Chantel Prat

The Science of Changing Your Mind

Air Date: September 12, 2022

University of Washington neuroscientist Chantel Prat discusses her new book "The Neuroscience of You: How Every Brain is Different and How to Understand Yours."


HEFFNER: I’m Alexander Hefner, your host on The Open Mind. I’m delighted to welcome our guest today, Chantel Pratt, author of the new book “The Neuroscience of You: How Every Brain is Different and How to Understand Yours.” She is an academic at the University of Washington, a scholar, a neuroscientist and psychologist. Welcome, Chantel.


PRAT: Thank you so much for having me.


HEFFNER: Chantel, your book and its premise immediately intrigued me because we have a lot of public policy discussions on The Open Mind. And your book has an insight into how we can think about each other’s respective thoughts and whether they can even be malleable in an age when, through the politicization of politics, we seem hardwired in one camp or another camp. So how does your book inform the way we should think about each other and each other’s convictions, thoughts, values, feelings?


PRAT: I’m so glad you asked that question, because that is exactly why I wrote the book. Before the pandemic. I was experiencing what I call the great unfriending, before the great resignation and just, you know, feeling a lot of anxiety around the fact that people could no longer politely disagree with one another. And my husband is also a cognitive neuroscientist and it just occurred to me that the conversations we were having over the dinner table about how our brains create our realities and all of the different stories that our brains tell us about truth was something that shouldn’t stay at my dinner table. And I hoped, I sincerely hoped that if I could go about the labor of love of explaining to people all the levels at which their brain interprets the world, we might relax our convictions a little bit, or at least our confidence about what’s really out there.


So I started in a safe split, a safe place, just talking about the dress, that internet sensation that took the world by storm because people couldn’t agree about whether or not the dress was blue and black or white and gold. You know, for people like me who study individual differences for a living, this was a no brainer not to be punny, but it shocked people because I think the reality that our brains create for us is so convincing. You know, I sat in a room with other neuroscientists, including my students, who would point to the blue background on my computer. And I said, yes, this is blue. And then they’d point to the dress. And I’d say yes, for me, that is blue. You know, they were just like, we agree on what the color blue is and that, that’s what I see. And I think that many people learn at some point in their education, that the colors that we see correspond directly to a wavelength of light, that this is a really one-to-one you know, property between the world around us and the way we understand it. But it’s not true if that, if life were that simple. And if our understanding of the world were that simple, then a green apple would turn red in the sunset and blue in a shadow. And instead, even something as elementary as color is interpreted by our brain; our brain takes into account the context. We learn over our lifespans, that objects are less likely to change color than the light that bounces off of them. So we look what, what kind of light waves are in my surrounding? And we use that information to interpret color. And so by walking the reader through all of these different kinds of ways that our experiences shape our brains, and all of the different ways that genes can build different brains, I hope I can get them to appreciate that you can be in the same room with somebody else and take away a completely different story, you know, from something as elementary as color, to who said what and why. And that if I, if I can build that appreciation, people might be slightly more open to understanding perspective and really what that means to have a different perspective and really what that means and have a different perspective.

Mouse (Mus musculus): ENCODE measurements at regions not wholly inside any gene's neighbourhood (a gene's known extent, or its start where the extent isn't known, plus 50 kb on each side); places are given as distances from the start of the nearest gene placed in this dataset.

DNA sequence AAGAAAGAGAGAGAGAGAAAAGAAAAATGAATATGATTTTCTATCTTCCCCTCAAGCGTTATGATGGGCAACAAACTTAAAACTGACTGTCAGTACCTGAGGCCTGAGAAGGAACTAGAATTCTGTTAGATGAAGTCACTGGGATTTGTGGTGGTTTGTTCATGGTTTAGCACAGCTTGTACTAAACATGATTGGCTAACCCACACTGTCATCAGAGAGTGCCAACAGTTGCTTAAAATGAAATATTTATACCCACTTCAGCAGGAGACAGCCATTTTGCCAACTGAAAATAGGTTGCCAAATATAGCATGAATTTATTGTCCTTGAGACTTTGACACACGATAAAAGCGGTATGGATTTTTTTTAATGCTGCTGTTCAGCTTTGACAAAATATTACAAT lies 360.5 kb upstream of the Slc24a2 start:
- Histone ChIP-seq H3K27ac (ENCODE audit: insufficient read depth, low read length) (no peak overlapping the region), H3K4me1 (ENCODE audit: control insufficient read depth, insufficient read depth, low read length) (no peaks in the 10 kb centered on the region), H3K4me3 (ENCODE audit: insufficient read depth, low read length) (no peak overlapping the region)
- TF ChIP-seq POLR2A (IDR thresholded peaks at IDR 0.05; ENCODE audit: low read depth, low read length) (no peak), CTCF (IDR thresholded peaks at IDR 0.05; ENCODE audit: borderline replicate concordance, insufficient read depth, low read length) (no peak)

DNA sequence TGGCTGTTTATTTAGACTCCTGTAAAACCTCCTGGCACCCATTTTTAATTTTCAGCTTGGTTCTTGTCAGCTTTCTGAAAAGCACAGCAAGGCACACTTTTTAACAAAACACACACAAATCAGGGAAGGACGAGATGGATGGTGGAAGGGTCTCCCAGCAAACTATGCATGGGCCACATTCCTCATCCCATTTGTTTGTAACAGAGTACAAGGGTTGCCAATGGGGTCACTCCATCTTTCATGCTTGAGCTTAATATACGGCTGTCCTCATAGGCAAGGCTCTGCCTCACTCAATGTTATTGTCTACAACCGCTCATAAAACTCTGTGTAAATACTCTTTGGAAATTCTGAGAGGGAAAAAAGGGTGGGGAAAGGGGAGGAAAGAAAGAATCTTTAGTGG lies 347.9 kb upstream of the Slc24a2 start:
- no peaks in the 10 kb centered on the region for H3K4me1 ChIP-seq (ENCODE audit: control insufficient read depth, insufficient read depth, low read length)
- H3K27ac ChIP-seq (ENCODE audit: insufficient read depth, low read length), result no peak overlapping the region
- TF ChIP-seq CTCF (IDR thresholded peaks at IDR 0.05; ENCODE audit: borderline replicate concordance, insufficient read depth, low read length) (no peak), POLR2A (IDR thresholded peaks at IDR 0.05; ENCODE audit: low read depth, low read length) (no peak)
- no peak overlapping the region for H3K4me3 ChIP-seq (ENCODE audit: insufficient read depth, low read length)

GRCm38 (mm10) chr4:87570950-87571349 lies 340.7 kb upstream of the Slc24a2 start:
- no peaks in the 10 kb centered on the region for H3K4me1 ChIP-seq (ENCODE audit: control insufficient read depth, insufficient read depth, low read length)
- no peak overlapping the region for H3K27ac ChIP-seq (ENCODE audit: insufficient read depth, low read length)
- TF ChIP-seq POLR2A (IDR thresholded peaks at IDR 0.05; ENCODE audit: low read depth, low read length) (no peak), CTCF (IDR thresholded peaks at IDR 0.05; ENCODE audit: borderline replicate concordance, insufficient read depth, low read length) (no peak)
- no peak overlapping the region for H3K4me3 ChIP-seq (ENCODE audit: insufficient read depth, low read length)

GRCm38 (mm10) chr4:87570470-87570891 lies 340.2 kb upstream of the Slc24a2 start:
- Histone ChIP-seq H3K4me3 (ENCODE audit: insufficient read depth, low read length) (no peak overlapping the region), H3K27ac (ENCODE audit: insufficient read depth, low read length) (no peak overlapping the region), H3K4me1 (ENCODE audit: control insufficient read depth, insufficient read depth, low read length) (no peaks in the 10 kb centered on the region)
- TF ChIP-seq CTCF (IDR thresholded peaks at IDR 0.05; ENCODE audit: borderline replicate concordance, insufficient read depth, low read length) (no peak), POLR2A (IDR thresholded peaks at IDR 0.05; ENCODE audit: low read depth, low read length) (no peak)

HEFFNER: Right. We live in an age of viral disinformation. And so, you know, the result of that is wanting to establish a home base of information literacy and integrity because that really has to be the foundation in order to genuinely assess whether people are constructing their view on the basis of something that is true. So how does that fit in because you were talking about color, ultimately, an example of a dress, and whether people saw certain colors in that; there were other examples over the last few years of sounds and whether , it was saying one thing or another, and some people think it’s saying this and others think it’s saying that, but the bottom line is like, if those things are subjective, then how do we do with, how do we deal taxes and, you know, reproductive health and think, you know, the neuroscience of intensely challenging, moral, or scientific or human health questions?


PRAT: Yeah. So I think that one thing that’s really hard is that our AI, the devices that feed us information, probably have the best model of our brains of anything, right? So they are selecting. They’re, our brains are adapting to the information that they feed us, and they know based on what we scroll on, what we click on, who we follow. They have this really great representation of what our brains are curious about, what makes us feel safe, what makes us feel right. And so I think that this, you know, this climate that I called, the great unfriending is due in no small part to the fact that once upon a time we used to share inputs, like, you know, in my story about the dress, I said, we might be standing in the same room and we might have a disagreement about what it is that we see or how we interpret things. But we’re, it’s so easy to not be in the same room anymore, right? Because how much of our interaction with the world is not at all us moving our bodies around in the world? It’s us moving our brains around on our phones.